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I am brewing a batch of Hard Lemonade. The gravity started at 1.090 in mid September 2011. I pitched Lalvin EC-1118 as the yeast. It is now down to 1.029 and tastes good and is sweet. If I bottle and carbonate the traditional way, I will have bottle bombs. I don't own a keg or have the money to buy equipment for one.

Is there a way I can carbonate a brew that doesn't involve either a keg or yeast?

An alternative that I thought of if a commercial one doesn't exist:
I have been considering experimenting and using the existing citric acid in the lemonade and adding baking soda (sodium bicarbonate). Hopefully they would react to create to create C02, but I am not entirely sure what it would do to the taste. It would be the same reaction that Alka Seltzer uses to carbonate water.

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5 Answers 5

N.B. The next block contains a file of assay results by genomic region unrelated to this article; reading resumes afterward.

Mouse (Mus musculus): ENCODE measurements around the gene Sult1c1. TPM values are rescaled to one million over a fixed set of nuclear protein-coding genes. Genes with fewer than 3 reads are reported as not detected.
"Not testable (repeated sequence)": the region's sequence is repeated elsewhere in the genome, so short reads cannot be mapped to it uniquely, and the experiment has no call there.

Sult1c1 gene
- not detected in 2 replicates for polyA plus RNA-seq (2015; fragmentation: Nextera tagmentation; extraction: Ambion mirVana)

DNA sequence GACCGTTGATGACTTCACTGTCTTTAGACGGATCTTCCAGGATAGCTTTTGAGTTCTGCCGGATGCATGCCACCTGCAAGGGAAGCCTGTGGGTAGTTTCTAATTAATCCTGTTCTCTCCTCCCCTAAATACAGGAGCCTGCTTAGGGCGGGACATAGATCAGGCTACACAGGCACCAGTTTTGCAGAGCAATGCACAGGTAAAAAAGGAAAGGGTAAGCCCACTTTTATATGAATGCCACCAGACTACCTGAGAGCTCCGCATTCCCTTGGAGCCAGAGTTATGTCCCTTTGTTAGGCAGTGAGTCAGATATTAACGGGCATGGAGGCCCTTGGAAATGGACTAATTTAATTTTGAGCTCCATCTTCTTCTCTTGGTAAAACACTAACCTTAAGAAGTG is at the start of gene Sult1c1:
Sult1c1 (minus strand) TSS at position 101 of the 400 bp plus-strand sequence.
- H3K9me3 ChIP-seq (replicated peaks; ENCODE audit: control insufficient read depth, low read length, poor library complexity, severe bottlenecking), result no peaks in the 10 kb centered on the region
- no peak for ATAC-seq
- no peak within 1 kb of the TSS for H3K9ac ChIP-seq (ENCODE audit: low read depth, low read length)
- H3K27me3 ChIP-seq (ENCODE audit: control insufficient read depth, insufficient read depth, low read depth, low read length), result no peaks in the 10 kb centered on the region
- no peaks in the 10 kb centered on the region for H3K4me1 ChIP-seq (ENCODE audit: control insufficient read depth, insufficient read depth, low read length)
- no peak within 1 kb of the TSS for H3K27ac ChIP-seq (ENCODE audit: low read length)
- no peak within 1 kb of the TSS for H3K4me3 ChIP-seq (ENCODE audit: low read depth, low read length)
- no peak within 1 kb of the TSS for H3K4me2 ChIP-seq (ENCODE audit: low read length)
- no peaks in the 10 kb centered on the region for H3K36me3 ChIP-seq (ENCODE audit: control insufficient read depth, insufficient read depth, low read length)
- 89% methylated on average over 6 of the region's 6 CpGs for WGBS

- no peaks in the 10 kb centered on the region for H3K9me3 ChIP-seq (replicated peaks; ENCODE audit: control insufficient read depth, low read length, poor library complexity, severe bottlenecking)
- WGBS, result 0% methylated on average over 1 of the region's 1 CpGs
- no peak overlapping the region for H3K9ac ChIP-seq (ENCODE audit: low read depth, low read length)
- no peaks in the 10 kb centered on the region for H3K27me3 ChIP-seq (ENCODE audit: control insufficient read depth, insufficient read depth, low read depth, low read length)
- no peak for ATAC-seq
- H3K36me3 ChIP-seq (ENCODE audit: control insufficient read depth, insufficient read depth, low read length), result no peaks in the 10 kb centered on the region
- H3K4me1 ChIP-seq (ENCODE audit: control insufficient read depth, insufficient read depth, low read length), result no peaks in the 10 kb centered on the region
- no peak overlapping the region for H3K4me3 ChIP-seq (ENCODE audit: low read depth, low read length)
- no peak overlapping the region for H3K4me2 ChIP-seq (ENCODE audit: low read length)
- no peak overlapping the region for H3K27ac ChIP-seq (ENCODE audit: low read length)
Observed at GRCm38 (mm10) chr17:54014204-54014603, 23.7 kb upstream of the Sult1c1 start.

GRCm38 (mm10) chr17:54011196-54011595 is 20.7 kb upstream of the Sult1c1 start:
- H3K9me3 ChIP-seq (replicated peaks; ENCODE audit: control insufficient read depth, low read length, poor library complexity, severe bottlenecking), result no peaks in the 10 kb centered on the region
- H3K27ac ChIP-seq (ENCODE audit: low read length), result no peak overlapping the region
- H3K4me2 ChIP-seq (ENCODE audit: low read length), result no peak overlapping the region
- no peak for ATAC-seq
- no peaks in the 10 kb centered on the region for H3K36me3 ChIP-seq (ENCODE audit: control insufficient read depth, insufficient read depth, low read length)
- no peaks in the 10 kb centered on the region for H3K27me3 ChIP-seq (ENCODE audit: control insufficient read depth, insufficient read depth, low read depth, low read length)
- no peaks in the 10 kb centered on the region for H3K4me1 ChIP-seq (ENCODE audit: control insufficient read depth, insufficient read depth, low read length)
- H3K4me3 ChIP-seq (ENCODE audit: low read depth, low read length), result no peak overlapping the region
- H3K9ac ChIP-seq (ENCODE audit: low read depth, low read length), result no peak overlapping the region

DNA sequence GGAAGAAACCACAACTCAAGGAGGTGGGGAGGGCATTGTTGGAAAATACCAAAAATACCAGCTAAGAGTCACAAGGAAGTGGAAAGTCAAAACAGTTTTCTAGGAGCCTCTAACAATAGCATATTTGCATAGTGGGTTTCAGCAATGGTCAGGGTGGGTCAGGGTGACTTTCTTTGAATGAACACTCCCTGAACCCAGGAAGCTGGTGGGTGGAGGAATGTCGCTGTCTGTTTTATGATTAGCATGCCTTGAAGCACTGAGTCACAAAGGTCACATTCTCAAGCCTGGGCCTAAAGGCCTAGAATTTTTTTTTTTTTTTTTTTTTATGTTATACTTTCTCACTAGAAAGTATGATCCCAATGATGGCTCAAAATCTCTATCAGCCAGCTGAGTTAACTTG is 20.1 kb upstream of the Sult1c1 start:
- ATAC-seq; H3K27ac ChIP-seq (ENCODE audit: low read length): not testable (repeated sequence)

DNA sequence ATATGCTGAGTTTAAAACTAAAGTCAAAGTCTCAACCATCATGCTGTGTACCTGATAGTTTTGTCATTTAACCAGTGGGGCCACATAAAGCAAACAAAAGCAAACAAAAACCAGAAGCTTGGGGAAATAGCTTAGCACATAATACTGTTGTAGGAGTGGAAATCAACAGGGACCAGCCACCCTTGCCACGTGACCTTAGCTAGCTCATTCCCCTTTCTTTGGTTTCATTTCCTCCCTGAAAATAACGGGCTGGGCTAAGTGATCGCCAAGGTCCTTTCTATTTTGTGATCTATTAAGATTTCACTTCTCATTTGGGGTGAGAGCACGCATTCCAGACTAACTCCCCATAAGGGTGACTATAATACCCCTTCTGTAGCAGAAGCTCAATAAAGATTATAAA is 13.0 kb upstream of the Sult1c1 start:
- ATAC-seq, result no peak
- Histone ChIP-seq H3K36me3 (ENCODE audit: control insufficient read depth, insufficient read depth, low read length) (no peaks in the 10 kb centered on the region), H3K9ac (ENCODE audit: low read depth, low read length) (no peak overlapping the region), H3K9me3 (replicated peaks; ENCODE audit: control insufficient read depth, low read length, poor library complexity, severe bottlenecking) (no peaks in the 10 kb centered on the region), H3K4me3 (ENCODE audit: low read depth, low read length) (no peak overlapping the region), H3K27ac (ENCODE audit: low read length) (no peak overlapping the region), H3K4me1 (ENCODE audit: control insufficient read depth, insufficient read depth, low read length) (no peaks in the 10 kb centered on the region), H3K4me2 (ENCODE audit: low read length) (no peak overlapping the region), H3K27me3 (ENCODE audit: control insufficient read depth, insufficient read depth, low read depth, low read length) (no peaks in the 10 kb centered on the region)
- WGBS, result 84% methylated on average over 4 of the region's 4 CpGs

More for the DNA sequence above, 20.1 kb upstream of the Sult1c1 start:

up vote 7 down vote accepted

If you happen to have access to a CO2 tank and just not the keg, you can use something like The Carbonator. It will go on the top of a 2 liter soda bottle and you can hook the CO2 up to that. My roommate has done this with great success, and I actually carbed a bit of my first batch of beer using this method because I was impatient.

Another option would be to hunt down an old seltzer bottle. Then you could use some of the small CO2 cartridges to carb your lemonade.

In any case, I would avoid the baking soda route. Not knowing entirely what all will happen, it might affect the taste of the citric acid, since it is neutralizing the acid. Also, I know from experience that it will leave a slightly salty taste in the liquid, with not too much carbonation. (Unless you do it under pressure; that might work, but be careful. As a kid, I did mix vinegar and baking soda in a poor attempt to make carbonated water.)

*I do not work for Midwest in any way, I just happen to use them for stuff my LHBS doesn't have.

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3  
you could build your own carbonator, see homebrew.stackexchange.com/questions/6308/… –  mdma Mar 19 '12 at 14:07
    
Thank you for the response. I will look into this idea. –  Wulfhart Mar 20 '12 at 3:49

Firstly, be sure fermentation has completely finished before bottling. 1.029 is a high FG - from a SG of 1.090, that's about 8% abv. I would rouse the yeast, maybe even add additional yeast.